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New City minister John Glen: “Fintech will change our lives”

The newly appointed minister for the UK’s financial sector offered up a bullish forecast for disruptive finance.

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The newly appointed minister for the UK’s financial sector offered up a bullish forecast for disruptive finance.

The new City minister John Glen has delivered a rallying cry to the UK fintech industry alongside a pledge of Government and regulatory support for the fast-growing sector.

Glen, speaking at the Innovate Finance Global Summit Monday, suggested fintech firms would have huge impact on the future economy.

“One thing feels certain: you will all play a role in shaping…[the] future because fintech will continue to transform the way we live our lives,” he said.

Glenn, the MP for Salisbury, was named the new City minister in Theresa May's reshuffle at the start of 2018. He took over from Steve Barclay.

In what was his first specific speech to the UK’s fintech industry, Glen offered an very optimistic viewpoint but hinted at greater scrutiny for some areas of the market.

“It is only right that the sector is brimming with confidence – the UK is the best place in the world for fintech and as economic secretary my mandate is to ensure it remains as such,” he said.

“We don’t want to shift gears, or resort to complacency – but keep up the momentum, and remain the global leader”.

With Brexit moving into an ever-quicker reality Glen is not only charged with encouraging the nascent UK start-ups in fintech into becoming international scale-ups but also with trying to mitigate the uncertainty created by the UK leaving the European Union. Firms, especially those in fintech and finance more broadly, have outlined several concerns often topped by the need to attract international talent and capital.

Glen emphasised the pressing need to keep London as the leading global fintech hub.

“I hear rumblings from across the Channel that President Macron is looking to drag you all over to Paris,” he said.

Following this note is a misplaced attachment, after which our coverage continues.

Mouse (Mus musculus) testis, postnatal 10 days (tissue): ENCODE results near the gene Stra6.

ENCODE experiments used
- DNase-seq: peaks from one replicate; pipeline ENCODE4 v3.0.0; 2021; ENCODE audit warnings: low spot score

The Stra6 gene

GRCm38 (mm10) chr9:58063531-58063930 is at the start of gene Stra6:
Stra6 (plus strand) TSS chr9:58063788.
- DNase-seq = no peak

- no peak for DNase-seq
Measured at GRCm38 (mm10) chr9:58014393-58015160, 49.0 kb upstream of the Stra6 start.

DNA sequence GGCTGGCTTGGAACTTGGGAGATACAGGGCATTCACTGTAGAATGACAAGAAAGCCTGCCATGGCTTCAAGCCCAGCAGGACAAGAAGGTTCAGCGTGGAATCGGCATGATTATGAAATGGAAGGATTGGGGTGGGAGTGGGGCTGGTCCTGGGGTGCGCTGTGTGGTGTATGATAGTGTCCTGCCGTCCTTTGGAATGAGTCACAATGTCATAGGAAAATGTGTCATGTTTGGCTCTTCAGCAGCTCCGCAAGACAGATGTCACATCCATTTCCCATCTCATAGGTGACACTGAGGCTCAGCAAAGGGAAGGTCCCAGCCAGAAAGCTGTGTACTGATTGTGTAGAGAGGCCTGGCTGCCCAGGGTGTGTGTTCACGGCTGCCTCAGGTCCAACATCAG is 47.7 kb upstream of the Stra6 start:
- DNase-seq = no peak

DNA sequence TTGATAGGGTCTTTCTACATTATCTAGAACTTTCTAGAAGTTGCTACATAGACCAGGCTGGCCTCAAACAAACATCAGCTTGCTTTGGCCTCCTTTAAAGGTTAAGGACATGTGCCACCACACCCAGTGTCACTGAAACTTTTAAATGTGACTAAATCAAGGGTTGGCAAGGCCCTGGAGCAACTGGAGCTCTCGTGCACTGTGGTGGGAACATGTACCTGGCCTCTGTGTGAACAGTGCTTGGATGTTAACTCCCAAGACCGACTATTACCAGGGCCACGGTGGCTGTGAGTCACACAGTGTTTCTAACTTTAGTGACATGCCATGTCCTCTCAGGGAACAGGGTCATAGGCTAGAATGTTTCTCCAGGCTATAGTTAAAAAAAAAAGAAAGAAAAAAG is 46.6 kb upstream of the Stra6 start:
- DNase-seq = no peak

“[But] President Macron can’t argue against hard truths: that the fintech sector is estimated to be worth over £6bn to the UK economy, generating a staggering 60,000 jobs across 1,600 firms; A greater number than work in New York’s fintech sector, or in the combined fintech workforce of Singapore, Hong Kong and Australia.”

“The ingredients for the UK to retain a strong fintech industry were, he said, three in number: “competition, capital, and connectivity”.

He said to encourage competition the Government would ensure that firms have both “the right incentives, and the right environment to deliver cheaper, better products to consumers.”

But, he added, they would also encourage greater regulatory oversight for, as an example, with “crypto-assets”.

To encourage capital and investment, Glen said the Government would also back fintechs in the UK “to the hilt”.

On ‘connectivity’ Glen emphasised fintech’s more utopian role in bringing about better financial outcomes for those in lower incomes and with less access to financial services in general.

“Fintech has enormous potential to transform financial inclusion through the democratic power of information and universal connectivity.”

“This connectivity is the natural by-product of such a dynamic ecosystem by expanding access to the unbanked and the underserved and unlocking invaluable support to people up, down, and across this country.”

“Fintech is a route to ensure that this happens – by helping people make the most out of their money. Open Banking is a clear next step in this endeavour.”

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